In truth it is a remarkably hard call to make. The film did a number of things both very well and very poorly. The best parts were Yonebayashi’s absolutely breathtaking approach to Ghibli’s staple scenery work, while the story, characters, and pacing each managed to fall a little flat. At the bottom line however, the film was a marvelous fusion of Ghibli’s usual sprawling, awe inspiring, fantasy world coupled with the homely and familiar charm of Ghibli’s iconic My Neighbor Totoro that succeeded in all the categories Ghibli is best known for. The bottom line is that for all the little things I can pick at individually, I can’t honestly say I ever ever actually bored or unsatisfied with the film.
Fellow content provider, MollyBibbles, has already done an article on the film itself, so I won’t blather at you about my own assessment or any nitty gritty details. What I will blather at you about is my interpretation of Miyazaki’s criteria for an adequate successor. Once I’m through with some background on Ghibli’s history, I’ll leave it to you to watch The Secret World of Arrietty on your own, either again or for the first time, and decide for yourself whether or not Yonebayashi’s direction fits the pattern of Ghibli’s history.
I assume many of you, if not most of you, are familiar with Studio Ghibli and their bigger titles, like My Neighbor Totoro, Nausica of the Valley of the Wind, Princess Mononoke, Spirited Away, and more recently Ponyo. Even if you aren’t, most of it is easy enough to find online with some fairly basic use of common search engines. What might be a little more interesting to hear about is Miyazaki’s career before Ghibli, and by no coincidence Isao Takahata’s career as well. Both founding and pillar members of Ghibli worked together for a company once known as Calpis Comic Theater. The company would later go through various subtle name changes based upon the company shuffling between different sponsors and eventually become World Masterpiece Theater, the title by which the company is best known by now.
The name may not seem so at first glance but it is quite literal: the project’s entire line up of annual TV series was comprised of anime adaptations of world famous Western literature. Some of the project’s more recognizable titles (to a young modern American audience anyway) include adaptations of Mark Twain’s The Adventures of Tom Sawyer, Johann Wyss’ The Swiss Family Robbinson, Louisa Alcott’s Little Women, J.M. Barrie’s Peter Pan, and Maria von Trapp’s The Story of the Trapp Family Singers, and even an original interpretation of Eric Knight’s Lassie Come Home. While working for World Masterpiece Theater between 1969 and 1979, Miyazaki did animation work in six different television series, all based upon different Western novels and book series, while Takahata was already a well established director at the time and was called upon to direct five different World Masterpiece Theater series, four of which included Miyazaki on staff.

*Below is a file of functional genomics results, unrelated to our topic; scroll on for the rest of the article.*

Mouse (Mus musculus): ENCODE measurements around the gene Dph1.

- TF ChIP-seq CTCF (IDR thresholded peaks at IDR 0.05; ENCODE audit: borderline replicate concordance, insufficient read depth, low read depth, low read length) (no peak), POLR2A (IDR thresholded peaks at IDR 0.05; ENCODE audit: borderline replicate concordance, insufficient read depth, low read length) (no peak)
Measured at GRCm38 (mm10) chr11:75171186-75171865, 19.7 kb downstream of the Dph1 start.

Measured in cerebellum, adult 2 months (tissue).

The first of these four proto-Ghibli titles was the 1974 series, Heidi Girl of the Alps, based off of the Johanna Spyri novel Heidi in which Isao Takahata was both chief director as well as storyboard artist on several early episodes and Miyazaki actually did not do any real paint to celluloid animating, but worked on animation layout (actually arranging cels on the camera and in doing so determining the perceived camera angles, and camera movement in the finished product) as well as continuity checking (ensuring the story’s fluid structure as supported/conveyed through the visuals) and strangely enough he is credited as having had a hand in writing the opening theme’s lyrics.
If you are somehow unfamiliar with the title, the original novel, written in the late 1800s by the aforementioned Johanna Spyri, is quite easily the best known work of Swiss literature on a global scale. The book has had over a dozen different film and television adaptations as well as two unofficial sequels, and even has an entire collection of districts named Heidiland after the novel and protagonist, located just south of the Principality of Liechtenstein. Heidiland’s economy also constitutes a large bulk of Switzerland’s tourist traffic.
Just saying it now, but I will not be detailing the plot of any of the following titles, as to prevent this from turning into an article on classic literature rather than anime.